When asked by Lakhani to speak to some of the biases that the trans community faces in the workplace, Ramos emphasized the importance of recognizing the wide range of entry points into employment and the ways in which privilege or intersectional marginalizations impact access to the spaces and opportunities in which they can either survive or thrive. They offered some of the critical considerations that come up in their work such as; when and if some trans and non-binary people are able to thrive in certain workplaces or spaces, thinking through how it is that individual got there, what level of access they have, and the ways in which their intersections informed their opportunity, access, or experience.

The way that I approach our internal biases in this work through equity consulting is more so around standing in solidarity with folks who are different from us, and we can seek for similarities, we can seek for differences and we can find, again, multiple entry points of seeing each other, and honouring each other, but it can’t happen unless we look at that root of that pain, which is limiting to those of us that are oppressing and those of us that are being oppressed.
Karibu Ramos

All three speakers spoke to the roles and responsibilities of allyship and the importance of support and solidarity.  Walls spoke to the importance of allyship in driving action and creating impact within an organization. Gomez-Ortega highlighted the power of inclusion, and how being inclusive is more than just political correctness – that it has the potential to save lives. Ramos invited those of us who are wanting to take up our roles and responsibilities as allies, to learn into our courage and away from our fragilities so that we can do the deep, uncomfortable internal self-reflection work that is required to address and shift our internal bias. 

A few calls to action from the panel:

  • Recognize that inclusion saves lives – and that everyone at the organization has a role and responsibility to take up the work of diversity and inclusion in their workplace.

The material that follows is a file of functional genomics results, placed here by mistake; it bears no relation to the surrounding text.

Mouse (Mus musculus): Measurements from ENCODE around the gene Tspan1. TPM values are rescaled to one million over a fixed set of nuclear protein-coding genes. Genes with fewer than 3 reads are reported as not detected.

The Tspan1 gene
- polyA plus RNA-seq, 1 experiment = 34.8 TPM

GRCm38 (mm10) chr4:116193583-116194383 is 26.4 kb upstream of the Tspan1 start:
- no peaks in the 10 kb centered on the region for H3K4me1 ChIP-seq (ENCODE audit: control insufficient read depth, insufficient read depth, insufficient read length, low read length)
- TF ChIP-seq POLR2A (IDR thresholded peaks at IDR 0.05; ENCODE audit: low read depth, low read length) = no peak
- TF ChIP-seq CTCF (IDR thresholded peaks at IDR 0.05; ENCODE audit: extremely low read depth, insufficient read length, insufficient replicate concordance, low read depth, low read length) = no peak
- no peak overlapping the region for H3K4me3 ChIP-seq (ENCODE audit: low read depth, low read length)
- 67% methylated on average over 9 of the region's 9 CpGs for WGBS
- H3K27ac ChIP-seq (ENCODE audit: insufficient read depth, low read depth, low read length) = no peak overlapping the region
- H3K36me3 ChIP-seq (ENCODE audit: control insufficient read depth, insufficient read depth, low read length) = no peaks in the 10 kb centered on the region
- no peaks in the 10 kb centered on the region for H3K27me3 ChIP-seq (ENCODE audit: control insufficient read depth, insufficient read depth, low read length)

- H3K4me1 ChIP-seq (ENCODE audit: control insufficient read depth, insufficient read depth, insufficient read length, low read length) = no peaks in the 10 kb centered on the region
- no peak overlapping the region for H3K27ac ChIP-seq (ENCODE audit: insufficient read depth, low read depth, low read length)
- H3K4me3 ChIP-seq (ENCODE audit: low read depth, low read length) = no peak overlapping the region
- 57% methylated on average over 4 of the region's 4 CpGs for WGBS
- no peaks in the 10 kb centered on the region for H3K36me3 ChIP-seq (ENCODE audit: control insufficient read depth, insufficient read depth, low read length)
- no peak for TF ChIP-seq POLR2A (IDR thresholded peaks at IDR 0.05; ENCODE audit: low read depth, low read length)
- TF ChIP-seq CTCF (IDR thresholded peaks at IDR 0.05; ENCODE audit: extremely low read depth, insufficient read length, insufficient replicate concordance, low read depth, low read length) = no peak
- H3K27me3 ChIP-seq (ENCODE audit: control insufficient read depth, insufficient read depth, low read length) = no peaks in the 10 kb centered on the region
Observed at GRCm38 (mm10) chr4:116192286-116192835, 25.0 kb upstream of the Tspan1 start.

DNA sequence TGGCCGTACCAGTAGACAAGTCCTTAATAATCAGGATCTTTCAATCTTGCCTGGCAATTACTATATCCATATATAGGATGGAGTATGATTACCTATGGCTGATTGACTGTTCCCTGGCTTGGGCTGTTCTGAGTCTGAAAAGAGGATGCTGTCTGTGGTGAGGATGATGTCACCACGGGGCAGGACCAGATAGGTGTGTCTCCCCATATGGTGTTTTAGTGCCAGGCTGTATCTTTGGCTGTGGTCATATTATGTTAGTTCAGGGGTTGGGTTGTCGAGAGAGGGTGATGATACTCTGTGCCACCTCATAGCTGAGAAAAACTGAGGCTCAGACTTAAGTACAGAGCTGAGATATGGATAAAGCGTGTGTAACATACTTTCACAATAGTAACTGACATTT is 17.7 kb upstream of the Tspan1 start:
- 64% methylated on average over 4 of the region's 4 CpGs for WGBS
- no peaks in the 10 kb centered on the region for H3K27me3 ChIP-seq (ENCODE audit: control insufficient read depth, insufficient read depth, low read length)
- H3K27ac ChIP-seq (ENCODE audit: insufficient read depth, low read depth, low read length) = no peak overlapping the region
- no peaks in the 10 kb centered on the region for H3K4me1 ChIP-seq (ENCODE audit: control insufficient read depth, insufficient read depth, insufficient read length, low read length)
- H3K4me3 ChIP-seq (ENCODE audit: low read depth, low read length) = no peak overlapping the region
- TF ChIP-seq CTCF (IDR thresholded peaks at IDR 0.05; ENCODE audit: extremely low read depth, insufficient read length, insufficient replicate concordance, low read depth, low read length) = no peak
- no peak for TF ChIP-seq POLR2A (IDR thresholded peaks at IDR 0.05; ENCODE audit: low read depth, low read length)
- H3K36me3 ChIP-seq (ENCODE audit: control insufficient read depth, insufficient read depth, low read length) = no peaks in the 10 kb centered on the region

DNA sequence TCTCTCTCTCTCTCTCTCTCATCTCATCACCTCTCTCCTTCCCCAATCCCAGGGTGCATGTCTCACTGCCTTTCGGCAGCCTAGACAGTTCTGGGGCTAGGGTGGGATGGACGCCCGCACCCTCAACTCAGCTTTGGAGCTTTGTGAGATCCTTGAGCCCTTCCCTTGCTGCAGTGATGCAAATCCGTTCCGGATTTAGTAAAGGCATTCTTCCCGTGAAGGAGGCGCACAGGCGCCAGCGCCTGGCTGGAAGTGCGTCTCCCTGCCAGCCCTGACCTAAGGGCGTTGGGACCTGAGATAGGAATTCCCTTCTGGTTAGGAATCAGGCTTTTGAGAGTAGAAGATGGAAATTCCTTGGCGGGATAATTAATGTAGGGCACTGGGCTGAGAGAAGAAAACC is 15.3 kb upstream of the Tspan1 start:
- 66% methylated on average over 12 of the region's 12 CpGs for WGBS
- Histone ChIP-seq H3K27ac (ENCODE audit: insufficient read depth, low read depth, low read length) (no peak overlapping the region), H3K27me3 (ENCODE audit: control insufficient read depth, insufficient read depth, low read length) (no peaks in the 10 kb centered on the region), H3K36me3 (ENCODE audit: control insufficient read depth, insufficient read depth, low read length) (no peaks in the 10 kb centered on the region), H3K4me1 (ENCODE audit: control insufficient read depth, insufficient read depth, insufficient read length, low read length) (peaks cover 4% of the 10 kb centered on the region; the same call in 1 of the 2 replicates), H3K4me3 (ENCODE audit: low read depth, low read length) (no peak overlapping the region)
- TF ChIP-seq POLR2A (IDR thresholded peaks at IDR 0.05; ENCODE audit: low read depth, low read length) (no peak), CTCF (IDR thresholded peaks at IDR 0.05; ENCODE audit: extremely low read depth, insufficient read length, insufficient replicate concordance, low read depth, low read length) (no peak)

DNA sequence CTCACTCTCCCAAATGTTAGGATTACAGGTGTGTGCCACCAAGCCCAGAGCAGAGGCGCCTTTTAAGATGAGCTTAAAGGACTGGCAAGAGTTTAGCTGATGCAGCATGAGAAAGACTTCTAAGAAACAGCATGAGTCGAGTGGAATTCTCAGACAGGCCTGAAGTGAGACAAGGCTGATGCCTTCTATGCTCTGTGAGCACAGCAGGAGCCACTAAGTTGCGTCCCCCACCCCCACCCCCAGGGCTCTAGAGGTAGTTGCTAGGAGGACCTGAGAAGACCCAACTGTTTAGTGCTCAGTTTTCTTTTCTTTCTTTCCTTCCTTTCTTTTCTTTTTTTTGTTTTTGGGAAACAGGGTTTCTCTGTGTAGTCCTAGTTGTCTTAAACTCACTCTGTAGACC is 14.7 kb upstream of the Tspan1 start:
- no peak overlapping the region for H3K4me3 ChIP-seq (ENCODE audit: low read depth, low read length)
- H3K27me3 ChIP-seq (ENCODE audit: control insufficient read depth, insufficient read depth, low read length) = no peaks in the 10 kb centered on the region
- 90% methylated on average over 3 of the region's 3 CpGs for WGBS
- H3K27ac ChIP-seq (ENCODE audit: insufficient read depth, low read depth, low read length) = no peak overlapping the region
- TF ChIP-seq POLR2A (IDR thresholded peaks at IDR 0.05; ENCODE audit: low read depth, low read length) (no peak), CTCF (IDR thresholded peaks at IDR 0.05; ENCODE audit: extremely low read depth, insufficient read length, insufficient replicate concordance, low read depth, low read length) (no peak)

• Respect pronouns.
  • Recognize and define the ways in which workplace harassment can be experienced by trans and non-binary employees specifically, and integrate these into your policies.
  • Ensure accessibility to gender-inclusive or single-stall washrooms (who doesn’t love a single stall washroom?)
  • Go beyond using the latest trending DEI buzzwords/terminology (many of which are co-opted and used out of context or as shields to avoid doing the hard or messy work) and do the hard and messy work – put the words into action – embody them
  • If you want to include trans and non-binary employees – reflect on why –  and know that you need to go above and beyond the basics such as:
    • Trans solidarity training beyond 101 – What about 201? 301?
    • Have a diverse team already in place
    • Build meaningful relationships within local 2SLGBTQ communities,
    • Hire trans & non-binary consultants and have all the policies procedures and facilities put in place before actioning trans inclusion in talent acquisition
  • Be a champion!!! Get your executives on board! Leverage this education into guidelines and policies – it’s not about being nice, it’s about saving lives!

Warning: Some of the content in this webinar can be activating or triggering. There is extensive mention of numerous forms of discrimination that trans and non-binary individuals can experience in the workplace throughout, and mention of suicide (from 0:46:00 to 0:47:15).